As the housing market begins to show signs of life, investors are warming up to companies like Trulia that focus on real estate. Trulia’s I.P.O. follows last year’s debut of rival Zillow, which wowed Wall Street with a 79 percent pop on the first day pop. Earlier this month, Zillow successfully pursued a second stock offering, raising $172 million, more than in its I.P.O.

Trulia, a real estate information site.Trulia, a real estate information site.

Zillow fell about 1 percent on Thursday morning to $45 per share. However, its shares remains 125 percent above their offering price.

Despite rising enthusiasm for Trulia and Zillow, some analysts have questioned whether their financial results merit such lofty valuations. Trulia, which helps consumers find information on real estate listings and home loans, has yet to record a profit. The company’s revenue nearly doubled in 2011 to $38.5 million, but its loss widened to $6.2 million. In its prospectus, the company also warned that it expects to make significant, future investments to expand its business, which could hamper future profitability.

Article source: http://dealbook.nytimes.com/2012/09/20/trulia-jumps-30-in-debut/?partner=rss&emc=rss

Economic Growth in U.S., Though Still Modest, Speeds Up

Total output grew at an estimated annual rate of 2.5 percent from July to September, still modest but almost double the 1.3 percent rate in the second quarter, the department reported.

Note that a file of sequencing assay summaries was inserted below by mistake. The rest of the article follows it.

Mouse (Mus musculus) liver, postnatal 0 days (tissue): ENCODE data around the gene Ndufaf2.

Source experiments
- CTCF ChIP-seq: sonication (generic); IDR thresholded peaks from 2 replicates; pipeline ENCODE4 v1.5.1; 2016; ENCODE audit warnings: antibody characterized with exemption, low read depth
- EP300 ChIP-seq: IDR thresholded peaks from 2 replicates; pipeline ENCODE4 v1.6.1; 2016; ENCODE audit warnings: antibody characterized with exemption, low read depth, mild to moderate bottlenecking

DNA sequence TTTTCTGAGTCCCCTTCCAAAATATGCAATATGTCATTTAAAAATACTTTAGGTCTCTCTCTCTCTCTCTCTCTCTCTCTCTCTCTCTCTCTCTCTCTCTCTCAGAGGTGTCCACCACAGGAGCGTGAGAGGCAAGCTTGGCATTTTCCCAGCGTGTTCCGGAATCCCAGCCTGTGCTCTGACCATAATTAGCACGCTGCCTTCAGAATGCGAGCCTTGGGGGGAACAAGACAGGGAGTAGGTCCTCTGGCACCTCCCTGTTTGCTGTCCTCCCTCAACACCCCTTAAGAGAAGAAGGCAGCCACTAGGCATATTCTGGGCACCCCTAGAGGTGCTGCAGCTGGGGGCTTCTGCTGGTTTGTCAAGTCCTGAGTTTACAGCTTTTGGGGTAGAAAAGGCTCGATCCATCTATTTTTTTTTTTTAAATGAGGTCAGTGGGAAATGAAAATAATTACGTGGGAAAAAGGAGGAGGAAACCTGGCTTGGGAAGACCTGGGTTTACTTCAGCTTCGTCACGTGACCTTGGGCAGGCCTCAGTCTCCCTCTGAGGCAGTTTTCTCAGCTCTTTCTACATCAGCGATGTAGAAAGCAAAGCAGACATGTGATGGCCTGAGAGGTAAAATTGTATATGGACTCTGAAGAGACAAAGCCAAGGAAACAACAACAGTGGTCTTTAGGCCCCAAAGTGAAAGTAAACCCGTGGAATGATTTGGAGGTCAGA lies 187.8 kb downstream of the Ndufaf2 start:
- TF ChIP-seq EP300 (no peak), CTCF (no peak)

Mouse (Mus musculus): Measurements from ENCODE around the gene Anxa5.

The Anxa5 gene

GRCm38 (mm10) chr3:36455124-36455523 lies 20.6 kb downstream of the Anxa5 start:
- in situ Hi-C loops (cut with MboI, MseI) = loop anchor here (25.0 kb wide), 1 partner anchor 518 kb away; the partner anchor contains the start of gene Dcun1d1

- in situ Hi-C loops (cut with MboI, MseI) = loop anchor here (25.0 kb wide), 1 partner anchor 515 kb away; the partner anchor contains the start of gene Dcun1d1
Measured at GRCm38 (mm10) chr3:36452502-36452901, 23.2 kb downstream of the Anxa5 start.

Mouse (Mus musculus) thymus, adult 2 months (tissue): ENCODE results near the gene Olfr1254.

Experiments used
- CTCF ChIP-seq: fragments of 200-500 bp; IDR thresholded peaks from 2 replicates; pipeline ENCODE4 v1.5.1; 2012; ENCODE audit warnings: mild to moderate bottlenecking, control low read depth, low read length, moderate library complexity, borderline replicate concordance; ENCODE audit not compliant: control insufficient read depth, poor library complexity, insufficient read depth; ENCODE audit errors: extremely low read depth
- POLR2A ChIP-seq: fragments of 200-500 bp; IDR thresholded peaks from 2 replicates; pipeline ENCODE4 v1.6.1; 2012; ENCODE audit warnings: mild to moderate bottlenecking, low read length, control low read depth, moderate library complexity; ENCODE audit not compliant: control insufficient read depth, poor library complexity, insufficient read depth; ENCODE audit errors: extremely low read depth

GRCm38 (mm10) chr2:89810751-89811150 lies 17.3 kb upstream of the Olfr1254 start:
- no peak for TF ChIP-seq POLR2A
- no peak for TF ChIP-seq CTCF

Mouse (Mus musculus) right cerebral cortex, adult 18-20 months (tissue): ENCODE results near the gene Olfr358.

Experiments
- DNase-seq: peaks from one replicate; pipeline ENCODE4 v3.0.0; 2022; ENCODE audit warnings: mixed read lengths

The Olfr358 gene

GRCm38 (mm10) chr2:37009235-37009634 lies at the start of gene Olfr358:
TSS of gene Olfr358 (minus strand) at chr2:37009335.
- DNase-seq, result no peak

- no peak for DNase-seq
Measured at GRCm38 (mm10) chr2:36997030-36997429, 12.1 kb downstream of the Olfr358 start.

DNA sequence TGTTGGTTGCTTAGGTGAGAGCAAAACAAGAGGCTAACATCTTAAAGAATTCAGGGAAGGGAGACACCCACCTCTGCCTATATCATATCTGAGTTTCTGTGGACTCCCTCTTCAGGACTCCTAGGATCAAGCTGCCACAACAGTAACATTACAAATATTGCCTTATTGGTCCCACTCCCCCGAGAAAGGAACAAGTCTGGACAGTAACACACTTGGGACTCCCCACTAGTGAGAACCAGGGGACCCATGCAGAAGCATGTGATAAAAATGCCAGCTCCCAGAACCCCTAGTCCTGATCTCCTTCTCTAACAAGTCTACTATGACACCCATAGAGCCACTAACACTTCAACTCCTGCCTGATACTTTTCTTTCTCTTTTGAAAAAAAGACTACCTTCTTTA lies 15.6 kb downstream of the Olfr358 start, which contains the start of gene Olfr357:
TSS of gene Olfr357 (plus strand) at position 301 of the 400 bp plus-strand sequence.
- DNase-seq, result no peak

The pace, however, wasnot brisk enough to recover the ground lost in the economic bust, lower unemployment or even substantially dispel fears of a second recession. Still, the report offered a small helping of reassurance.

“It ain’t brilliant, but at least it’s heading in the right direction,” said Ian Shepherdson, the chief United States economist for High Frequency Economics, a data analysis firm. “I want to see 4 percent, but given that people were talking about a new recession, I’ll take 2.5 or 3, thanks very much.”

The consensus forecast of economists shows continued growth at about a 2 percent rate for the rest of this year and all of 2012. That would be an improvement over the first half of this year, but a strong recovery would require a rate closer to 4 percent. In the 25 years prior to the recession, the United States economy grew at about 3.25 percent a year, though demographic changes have led to lower expectations for future growth even in a healthy economy.

This economy is still a flurry of mixed signals. Real income has declined, but so has the number of people filing for unemployment, a trend that continued in the number of new claims announced Thursday morning.

The stock market has rallied but consumer confidence has plummeted to levels last seen in 2008. That sentiment helped push pending sales of existing U.S. homes down for a third successive month during September, the National Association of Realtors reported on Thursday.

The economy may be growing, but Americans cannot feel it.

“For most people, they’re unable to really make a distinction between a recession and just 2 percent growth, which means the economy is growing so weakly it can’t hire enough people to make a dent in unemployment,” said Bernard Baumohl, the chief economist for the Economic Outlook Group.

Thursday’s numbers showed a larger than expected increase in consumer spending, fueled by purchases of durable recreational goods like televisions. Personal spending increased by 2.4 percent, accounting for the lion’s share of the growth.

But business investment, which has been strong throughout the recovery, continued to grow as well, with a 13.3 percent increase in non-residential building and a 17.4 percent increase in equipment and software purchases.